By denying applicants from designated countries of origin the right to appeal when their claims are rejected, the government violates equality rights enshrined in the charter, Justice Keith Boswell said.
"The distinction drawn between the procedural advantage now accorded to non-DCO refugee claimants and the disadvantage suffered by DCO refugee claimants under (the policy) is discriminatory on its face,'' Boswell wrote.
"It also serves to further marginalize, prejudice, and stereotype refugee claimants from DCO countries which are generally considered safe and 'non-refugee producing.'''
But Boswell stopped short of declaring the program unconstitutional, agreeing with the government that such a determination was beyond the scope of the case at hand.
The decision, however, will have the immediate affect of allowing refugee claimants from 42 countries the right to appeal if their claims are turned down.
Boswell refused the government's request to stay his ruling for 12 months, saying every day the policy is in force is a day that claimants are not equal before or under the law.
The Conservatives established the designated countries of origin program in 2012. The new policy was in response to what they said was a flood of applications from countries respecting human rights and offering state protection, so they shouldn't be sources of refugees.
So, countries that met certain criteria were declared safe, and refugee applicants from there now have their applications heard faster — in order for the government to deport failed claimants faster. They cannot apply for work permits, nor appeal if their applications are rejected.
Three people had challenged the constitutionality of the policy: a gay man from Croatia fearing persecution as a Serb and because of his sexual orientation, and a gay couple from Hungary whose fear was based on their sexual orientation and the fact that one is also a national of Romania.
The refugee protection division had initially found their claims credible, but denied them all refugee status on the basis of their national origins — Croatia, Hungary and Romania are all considered safe countries.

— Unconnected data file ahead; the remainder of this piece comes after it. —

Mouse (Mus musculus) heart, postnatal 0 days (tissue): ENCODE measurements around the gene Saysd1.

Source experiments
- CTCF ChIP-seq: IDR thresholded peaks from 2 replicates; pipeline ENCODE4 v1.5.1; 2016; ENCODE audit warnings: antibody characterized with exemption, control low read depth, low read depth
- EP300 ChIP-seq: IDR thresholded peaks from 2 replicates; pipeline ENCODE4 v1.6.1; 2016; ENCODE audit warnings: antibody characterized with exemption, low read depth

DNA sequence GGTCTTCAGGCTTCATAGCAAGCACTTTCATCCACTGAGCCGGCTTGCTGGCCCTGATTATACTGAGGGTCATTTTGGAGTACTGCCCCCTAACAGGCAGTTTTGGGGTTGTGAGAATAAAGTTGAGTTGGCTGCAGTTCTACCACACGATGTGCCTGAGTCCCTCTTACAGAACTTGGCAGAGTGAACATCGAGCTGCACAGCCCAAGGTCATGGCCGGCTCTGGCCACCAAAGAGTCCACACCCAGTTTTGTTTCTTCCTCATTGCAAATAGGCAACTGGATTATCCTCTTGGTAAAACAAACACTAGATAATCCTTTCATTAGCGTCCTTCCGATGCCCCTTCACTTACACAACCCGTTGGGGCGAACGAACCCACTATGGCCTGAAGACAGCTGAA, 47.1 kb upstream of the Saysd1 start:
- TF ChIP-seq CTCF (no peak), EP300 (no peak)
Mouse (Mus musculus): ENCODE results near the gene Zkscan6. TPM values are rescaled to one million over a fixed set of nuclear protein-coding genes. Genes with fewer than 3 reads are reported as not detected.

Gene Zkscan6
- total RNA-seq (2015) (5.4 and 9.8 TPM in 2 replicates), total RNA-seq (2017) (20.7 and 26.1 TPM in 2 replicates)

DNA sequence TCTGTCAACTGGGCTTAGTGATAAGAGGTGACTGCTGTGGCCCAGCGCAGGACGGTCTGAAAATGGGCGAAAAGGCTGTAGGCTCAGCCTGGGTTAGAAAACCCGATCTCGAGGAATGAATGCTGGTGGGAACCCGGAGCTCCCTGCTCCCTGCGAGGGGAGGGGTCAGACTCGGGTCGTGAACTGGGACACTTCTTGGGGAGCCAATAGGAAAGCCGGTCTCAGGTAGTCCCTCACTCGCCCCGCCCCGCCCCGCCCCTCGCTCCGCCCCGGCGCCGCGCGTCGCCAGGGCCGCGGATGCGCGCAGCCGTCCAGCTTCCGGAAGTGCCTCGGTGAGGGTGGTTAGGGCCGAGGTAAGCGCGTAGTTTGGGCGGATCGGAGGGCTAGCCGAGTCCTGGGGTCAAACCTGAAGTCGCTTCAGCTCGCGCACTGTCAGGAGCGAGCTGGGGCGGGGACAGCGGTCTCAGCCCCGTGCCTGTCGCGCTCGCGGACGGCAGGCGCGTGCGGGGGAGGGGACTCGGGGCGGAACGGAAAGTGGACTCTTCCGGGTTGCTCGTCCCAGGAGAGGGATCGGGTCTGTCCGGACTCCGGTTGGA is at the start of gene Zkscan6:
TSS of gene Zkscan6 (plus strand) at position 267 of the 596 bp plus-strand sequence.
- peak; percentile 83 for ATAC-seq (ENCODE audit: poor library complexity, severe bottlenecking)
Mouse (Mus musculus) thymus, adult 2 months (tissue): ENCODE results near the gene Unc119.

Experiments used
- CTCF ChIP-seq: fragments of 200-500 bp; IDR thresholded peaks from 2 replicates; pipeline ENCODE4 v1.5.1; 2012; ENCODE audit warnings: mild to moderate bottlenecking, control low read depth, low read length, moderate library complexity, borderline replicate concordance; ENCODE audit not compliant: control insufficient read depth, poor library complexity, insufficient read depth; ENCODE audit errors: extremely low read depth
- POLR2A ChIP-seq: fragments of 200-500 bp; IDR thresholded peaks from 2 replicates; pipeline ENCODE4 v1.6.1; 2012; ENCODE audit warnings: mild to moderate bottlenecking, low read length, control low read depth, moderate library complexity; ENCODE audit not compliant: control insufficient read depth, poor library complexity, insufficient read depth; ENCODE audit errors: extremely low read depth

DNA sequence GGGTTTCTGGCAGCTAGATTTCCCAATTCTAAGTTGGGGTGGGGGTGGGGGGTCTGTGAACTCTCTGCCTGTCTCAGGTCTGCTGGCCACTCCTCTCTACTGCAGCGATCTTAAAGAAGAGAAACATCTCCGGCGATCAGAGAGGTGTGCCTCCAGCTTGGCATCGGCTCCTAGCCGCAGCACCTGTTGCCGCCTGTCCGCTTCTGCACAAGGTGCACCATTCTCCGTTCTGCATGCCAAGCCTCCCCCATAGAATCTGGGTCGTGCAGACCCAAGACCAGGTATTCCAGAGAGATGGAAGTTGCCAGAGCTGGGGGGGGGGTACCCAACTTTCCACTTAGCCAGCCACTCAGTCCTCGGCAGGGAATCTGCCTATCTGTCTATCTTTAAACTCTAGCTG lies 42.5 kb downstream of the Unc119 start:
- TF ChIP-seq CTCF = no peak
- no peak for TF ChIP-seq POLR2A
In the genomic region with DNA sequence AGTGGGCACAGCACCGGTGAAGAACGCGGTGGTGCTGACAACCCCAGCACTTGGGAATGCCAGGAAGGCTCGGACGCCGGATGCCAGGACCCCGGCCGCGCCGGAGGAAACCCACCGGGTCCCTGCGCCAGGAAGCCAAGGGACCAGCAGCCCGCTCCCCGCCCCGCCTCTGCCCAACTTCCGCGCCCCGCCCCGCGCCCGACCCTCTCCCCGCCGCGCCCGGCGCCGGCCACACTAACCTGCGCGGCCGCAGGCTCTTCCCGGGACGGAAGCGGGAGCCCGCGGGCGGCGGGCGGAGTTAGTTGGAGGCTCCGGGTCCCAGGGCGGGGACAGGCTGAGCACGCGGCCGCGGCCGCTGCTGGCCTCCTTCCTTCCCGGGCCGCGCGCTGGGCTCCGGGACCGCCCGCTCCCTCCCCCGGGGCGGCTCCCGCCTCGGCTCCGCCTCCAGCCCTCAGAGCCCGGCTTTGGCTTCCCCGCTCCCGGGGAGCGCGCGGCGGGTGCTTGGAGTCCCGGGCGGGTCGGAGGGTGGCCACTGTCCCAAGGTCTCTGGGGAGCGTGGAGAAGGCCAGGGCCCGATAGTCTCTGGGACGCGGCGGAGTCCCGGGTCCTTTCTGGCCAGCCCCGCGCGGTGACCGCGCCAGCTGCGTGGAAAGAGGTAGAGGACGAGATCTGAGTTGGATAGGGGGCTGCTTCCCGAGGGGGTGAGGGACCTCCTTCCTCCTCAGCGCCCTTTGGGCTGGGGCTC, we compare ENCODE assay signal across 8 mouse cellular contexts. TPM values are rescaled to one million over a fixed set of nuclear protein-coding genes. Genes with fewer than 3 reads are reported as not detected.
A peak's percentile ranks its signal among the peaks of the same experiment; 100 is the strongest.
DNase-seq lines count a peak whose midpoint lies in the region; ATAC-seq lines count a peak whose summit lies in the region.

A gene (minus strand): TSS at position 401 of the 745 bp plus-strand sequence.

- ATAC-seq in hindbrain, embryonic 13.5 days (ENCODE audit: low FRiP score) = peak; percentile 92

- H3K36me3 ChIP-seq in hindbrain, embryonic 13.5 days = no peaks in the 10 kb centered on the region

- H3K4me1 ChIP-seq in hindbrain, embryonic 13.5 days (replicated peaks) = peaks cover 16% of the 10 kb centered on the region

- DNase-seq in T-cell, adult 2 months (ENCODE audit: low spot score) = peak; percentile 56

Because of that, they could not appeal.
In the case, the government had argued the policy was not discriminatory because national origin was not the determining factor in deciding how a claim was to be handled.
"Rather, according to the respondents, claimants are subject to the DCO regime only because they come from parts of the world that are generally safe,'' Boswell noted in his judgement.
"Nationality is simply a proxy for the relative safety of the countries they are from.''
The government further argued the program doesn't draw on stereotypes, but on "informed statistical generalizations followed by thorough reviews of the country conditions.''
In its submissions, the government said the system was working as intended -- the proportion of accepted claims was increasing because people seeking to abuse the system were being deterred from coming to Canada, while those genuinely in need of protection were having their claims approved by the refugee protection division, or RPD.
That doesn't justify it, Boswell wrote.
"As proficient as the RPD may be, there is no question that access to the (refugee appeal division) is a substantial benefit which is being denied to claimants from DCOs,'' he wrote.
Boswell's ruling comes as the Conservatives continue to appeal a separate Federal Court decision from 2012 that found denying refugee claimants from DCOs access to health care benefits was also a constitutional violation.
The government had no immediate comment Thursday on the new ruling.
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